Exxon valdez Essay

This essay has a total of 1775 words and 9 pages.

exxon valdez


On March 24, 1989 at 4 minutes past midnight, the oil tanker ExxonValdez struck a reef in
Alaska's breath-taking Prince William Sound. Instantaneously, the quiet waters of the
sound became a sea of black. "We've fetched up - ah - hard aground north of Goose Island
off Bligh Reef, and - ah - evidently leaking some oil," Joseph Hazelwood, captain of the
ship, radioed the Coast Guard Marine Safety Office back in Valdez. That "some oil" turned
out to be a total of 11,000,000 gallons of crude oil leaking from the ruptured hull of the
ship. By the time a containment effort was put forth, a weather storm had helped to
spread the oil as much as three feet thick across 1,400 miles of beaches.

A little over ten years have passed since the largest oil spill and the greatest
environmental disaster in American history, but the waters and its surroundings are still
recovering. At first, many people repeated what was then thought as common knowledge,
"oil dissipates, nature heals quickly, all will be well in a year or two." This has not
been the case with the Exxon Valdez. This massive 987-foot tanker has left a lingering,
long-term effect on the natural habitat that surrounds these pristine waters, along with
an enormous socio-economic effect that has left many people wondering when and where the
next oil spill will be. Many associated with the recovery process, and its more than one
hundred projects per year, say it will take longer than a human lifetime to determine if a
full recovery is possible (Fine 1999).


The Exxon Valdez oil spill was initially thought of as a two to three year clean-up
project. As time went ahead, scientists and clean-up crews realized that it would take a
longer period of time and require a lot more effort than originally planned. Up to this
point, the oil has contaminated a national forest, four wildlife refuges, three national
parks, five state parks, four "critical habitat areas" and a state game sanctuary, which
spreads along 1,400 miles of the Alaskan shoreline. Recent scientific studies show that
the oil continues to wreak havoc among many spawning salmon, herring, and other species of
fish. This is even more devastating when considering that much of the wildlife around the
sound is dependant on the high calorie, high fat content of the herring as their prime
food source. Among the many casualties were 2,800 sea otters, 300 harbour seals, 250 bald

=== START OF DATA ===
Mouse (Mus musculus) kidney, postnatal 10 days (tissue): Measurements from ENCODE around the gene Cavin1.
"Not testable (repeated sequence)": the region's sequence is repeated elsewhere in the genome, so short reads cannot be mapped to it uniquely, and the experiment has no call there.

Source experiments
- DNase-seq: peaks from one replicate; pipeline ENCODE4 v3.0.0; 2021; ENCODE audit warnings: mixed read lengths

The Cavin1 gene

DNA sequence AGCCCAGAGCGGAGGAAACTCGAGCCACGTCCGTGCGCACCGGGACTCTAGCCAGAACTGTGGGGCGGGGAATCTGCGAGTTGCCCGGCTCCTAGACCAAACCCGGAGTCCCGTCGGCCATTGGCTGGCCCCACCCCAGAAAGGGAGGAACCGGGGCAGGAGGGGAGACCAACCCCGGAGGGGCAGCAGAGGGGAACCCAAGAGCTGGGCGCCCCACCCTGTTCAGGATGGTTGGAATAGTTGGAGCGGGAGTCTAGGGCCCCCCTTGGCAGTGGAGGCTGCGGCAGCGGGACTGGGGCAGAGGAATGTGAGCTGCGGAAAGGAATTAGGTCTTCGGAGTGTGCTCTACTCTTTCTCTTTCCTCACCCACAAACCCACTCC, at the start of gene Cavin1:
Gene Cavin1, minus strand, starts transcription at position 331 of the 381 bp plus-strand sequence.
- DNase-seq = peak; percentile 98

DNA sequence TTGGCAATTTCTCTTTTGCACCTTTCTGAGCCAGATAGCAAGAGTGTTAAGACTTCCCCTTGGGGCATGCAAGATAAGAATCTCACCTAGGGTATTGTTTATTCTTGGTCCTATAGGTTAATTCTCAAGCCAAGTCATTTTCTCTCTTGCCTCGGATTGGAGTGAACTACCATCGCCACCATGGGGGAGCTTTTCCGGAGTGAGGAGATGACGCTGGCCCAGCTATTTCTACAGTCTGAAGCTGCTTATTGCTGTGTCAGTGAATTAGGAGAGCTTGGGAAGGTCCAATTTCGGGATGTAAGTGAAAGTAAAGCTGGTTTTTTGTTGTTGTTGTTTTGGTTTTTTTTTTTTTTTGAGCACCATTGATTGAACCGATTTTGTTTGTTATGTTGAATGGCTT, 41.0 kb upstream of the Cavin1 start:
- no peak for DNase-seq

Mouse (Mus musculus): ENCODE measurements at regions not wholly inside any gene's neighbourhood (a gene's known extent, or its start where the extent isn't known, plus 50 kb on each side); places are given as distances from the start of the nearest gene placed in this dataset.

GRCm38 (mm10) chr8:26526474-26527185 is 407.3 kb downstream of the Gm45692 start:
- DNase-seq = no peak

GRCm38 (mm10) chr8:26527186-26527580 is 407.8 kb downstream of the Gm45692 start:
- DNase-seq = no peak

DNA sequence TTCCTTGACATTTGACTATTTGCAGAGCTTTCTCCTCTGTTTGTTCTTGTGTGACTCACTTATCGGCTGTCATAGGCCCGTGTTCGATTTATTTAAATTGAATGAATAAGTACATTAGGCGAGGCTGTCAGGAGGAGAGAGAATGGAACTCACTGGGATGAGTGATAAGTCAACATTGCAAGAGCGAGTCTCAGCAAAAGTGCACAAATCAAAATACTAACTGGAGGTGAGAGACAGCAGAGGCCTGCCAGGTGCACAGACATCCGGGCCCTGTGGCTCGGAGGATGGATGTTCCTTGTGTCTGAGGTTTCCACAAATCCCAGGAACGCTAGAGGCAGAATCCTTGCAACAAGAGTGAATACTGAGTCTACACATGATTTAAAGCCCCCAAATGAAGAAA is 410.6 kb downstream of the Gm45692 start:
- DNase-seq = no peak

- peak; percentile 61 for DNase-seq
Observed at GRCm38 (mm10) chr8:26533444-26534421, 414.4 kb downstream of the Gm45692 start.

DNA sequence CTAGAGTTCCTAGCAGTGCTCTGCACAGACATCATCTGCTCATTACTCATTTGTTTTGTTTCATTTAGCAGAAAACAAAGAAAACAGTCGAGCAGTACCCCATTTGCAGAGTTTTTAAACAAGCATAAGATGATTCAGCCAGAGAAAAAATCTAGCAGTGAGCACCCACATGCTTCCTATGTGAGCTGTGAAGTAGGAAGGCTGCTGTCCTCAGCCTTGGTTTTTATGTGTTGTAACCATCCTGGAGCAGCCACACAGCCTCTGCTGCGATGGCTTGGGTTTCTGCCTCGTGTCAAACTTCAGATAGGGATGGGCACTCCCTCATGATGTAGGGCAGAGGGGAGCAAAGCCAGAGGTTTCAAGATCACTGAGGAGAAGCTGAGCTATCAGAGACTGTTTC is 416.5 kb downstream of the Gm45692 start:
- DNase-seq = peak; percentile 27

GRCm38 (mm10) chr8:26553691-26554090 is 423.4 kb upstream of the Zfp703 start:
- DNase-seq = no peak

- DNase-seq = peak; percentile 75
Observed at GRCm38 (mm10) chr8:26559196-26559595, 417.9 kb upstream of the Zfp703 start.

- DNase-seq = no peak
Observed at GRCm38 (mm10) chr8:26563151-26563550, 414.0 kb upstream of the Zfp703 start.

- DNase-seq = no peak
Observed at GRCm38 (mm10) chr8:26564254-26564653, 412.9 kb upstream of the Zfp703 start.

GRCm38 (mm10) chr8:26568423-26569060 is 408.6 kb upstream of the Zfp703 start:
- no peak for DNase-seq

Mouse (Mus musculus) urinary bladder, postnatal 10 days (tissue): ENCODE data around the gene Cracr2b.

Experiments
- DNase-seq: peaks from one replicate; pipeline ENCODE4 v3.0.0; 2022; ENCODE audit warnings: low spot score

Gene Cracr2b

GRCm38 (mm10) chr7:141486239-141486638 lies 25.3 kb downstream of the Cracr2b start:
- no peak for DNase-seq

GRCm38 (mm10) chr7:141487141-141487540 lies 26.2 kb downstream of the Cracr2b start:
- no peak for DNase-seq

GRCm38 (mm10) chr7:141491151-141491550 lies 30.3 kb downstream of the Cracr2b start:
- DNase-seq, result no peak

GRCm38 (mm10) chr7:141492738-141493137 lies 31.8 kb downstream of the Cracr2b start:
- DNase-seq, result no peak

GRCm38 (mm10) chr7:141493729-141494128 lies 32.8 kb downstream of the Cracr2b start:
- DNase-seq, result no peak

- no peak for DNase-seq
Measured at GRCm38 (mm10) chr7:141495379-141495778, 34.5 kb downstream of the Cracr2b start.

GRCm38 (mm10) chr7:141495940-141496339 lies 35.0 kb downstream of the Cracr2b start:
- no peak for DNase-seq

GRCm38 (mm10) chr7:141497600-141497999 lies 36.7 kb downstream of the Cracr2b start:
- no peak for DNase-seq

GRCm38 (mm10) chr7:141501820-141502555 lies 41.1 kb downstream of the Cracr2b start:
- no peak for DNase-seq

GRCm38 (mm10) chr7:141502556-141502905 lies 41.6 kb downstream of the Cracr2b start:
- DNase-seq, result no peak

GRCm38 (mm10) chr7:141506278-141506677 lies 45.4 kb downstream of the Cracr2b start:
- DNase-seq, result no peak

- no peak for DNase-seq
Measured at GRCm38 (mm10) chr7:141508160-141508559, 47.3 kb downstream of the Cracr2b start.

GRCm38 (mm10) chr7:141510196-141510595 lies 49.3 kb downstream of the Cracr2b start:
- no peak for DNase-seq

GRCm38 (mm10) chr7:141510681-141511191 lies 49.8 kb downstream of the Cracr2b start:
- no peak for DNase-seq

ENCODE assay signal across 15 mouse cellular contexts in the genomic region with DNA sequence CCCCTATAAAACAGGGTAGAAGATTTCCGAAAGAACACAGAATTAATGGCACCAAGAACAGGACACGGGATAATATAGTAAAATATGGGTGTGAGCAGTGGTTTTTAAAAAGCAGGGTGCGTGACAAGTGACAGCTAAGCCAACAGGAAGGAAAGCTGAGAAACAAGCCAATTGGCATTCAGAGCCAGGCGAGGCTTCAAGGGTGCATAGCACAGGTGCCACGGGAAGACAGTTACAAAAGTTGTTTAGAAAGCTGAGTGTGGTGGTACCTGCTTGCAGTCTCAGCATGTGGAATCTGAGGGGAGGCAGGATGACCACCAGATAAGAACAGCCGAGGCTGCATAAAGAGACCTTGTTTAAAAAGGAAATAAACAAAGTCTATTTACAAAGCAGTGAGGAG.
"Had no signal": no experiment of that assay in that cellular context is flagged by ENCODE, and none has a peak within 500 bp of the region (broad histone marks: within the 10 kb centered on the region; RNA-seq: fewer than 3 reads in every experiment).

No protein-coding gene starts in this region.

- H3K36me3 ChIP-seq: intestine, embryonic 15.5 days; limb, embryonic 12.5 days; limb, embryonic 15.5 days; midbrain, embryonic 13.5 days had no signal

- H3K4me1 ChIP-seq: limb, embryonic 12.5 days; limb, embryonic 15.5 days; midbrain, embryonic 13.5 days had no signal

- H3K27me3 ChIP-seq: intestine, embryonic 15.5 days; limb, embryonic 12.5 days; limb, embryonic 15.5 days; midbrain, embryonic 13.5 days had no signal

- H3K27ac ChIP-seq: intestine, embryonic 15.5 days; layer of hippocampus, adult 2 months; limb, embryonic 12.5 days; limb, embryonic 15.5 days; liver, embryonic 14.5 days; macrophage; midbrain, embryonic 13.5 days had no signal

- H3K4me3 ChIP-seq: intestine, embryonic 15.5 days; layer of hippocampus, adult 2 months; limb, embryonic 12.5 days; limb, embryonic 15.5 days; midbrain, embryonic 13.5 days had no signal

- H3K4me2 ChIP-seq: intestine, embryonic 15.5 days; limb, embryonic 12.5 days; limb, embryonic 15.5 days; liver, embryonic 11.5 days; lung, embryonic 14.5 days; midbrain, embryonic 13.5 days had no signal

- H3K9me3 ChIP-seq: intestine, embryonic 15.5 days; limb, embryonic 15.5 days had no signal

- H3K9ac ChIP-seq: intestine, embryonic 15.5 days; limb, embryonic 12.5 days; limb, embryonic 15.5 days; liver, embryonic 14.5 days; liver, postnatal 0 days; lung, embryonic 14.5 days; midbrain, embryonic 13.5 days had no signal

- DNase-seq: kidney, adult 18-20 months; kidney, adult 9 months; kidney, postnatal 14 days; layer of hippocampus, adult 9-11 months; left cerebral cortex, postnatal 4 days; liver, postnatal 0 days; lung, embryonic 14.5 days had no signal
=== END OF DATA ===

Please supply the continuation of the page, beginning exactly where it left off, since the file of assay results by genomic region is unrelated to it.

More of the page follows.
eagles, as many as 22 killer whales, and an estimated quarter-million seabirds. It is
unclear how many billions of salmon and herring eggs and intertidal plants succumbed to
the oil smothering.

Within an ecosystem, each living thing depends on other living things. That means that
when the fish died in Prince William Sound, there was less food for the seals that
normally eat them. As those seals died, there was less food for the killer whales that eat
seals (Knickerbocker 1999).

This has led to a domino effect within the food chain, victimizing many of the animals
surrounding the area. Intertidal mussel beds are still contaminated to this day.
Twenty-three species of wildlife were effected by this oil spill, and only two species,
the bald eagle and the river otter, have fully recovered. The species that are well on
their way to a comeback include pink salmon, Pacific herring, sea otters, mussels, black
oyster catcher, common murre, marbled murrelet, and sockeye salmon. As with any
environmental disasters, there are some animals that are showing little or no clear
improvement since the spill occurred. This group includes harbour seals, killer whales,
harlequin ducks, common loons, cormorants, and the pigeon gullomot. In some areas, that
have been hardest hit by the oil spill, many of the species have an elevated level of
mortality. Even though the Exxon Valdez is the most-studied oil spill in world history,
it is also a particularly difficult one to research because of the lack of baseline data
on the ecology of Prince William Sound (Birkland 1998).

Among all the animal casualties, there is another victim, people. Thousands have been
forced to bare the consequences of the Exxon Valdez oil spill. Throughout the years, the
waters of Alaska have provided families with a living, but the oil spill changed that.
Fisherman in Cordova and other nearby cities surrounding the Gulf of Alaska have struggled
with scarce catches.

Some Alaskan natives still depend on seal meat for food. And fishing is a source of income
for many Alaskan families. As some fish and seal species continue to struggle 10 years
after the spill, so do the people who depend on them (Knickerbocker 1999).

Many of the people that used these waters as a source of income have not been able to cope
with the scarce catches, thus forcing more and more people to apply for unemployment and
other welfare system benefits. A study completed by Steven Picou, a sociologist from the
University of South Alabama, has also shown that the people who have been affected by the
oil spill have been traumatized and suffer from bouts of depression. There are high rates
of alcoholism and social ills that can be directly linked to the Exxon Valdez.

Although many have fallen victim to the oil spill, Exxon, the owner of the Exxon Valdez
was not held unaccountable. Within the first two years, Exxon had paid nearly $2.1
billion on clean up and another $1 billion in damages to Alaska and the United States in
the form of civil and criminal fines. Also the captain, Joseph Hazelwood, was also
charged with, but later acquitted of, operating the ship while intoxicated; although the
validity of the blood tests given by Captain Hazelwood have been questioned. Along with
the $3 billion spent in clean up and fines, Exxon was also ordered to pay $5 billion in
punitive damages, which it has managed to fend off through ongoing appeals.

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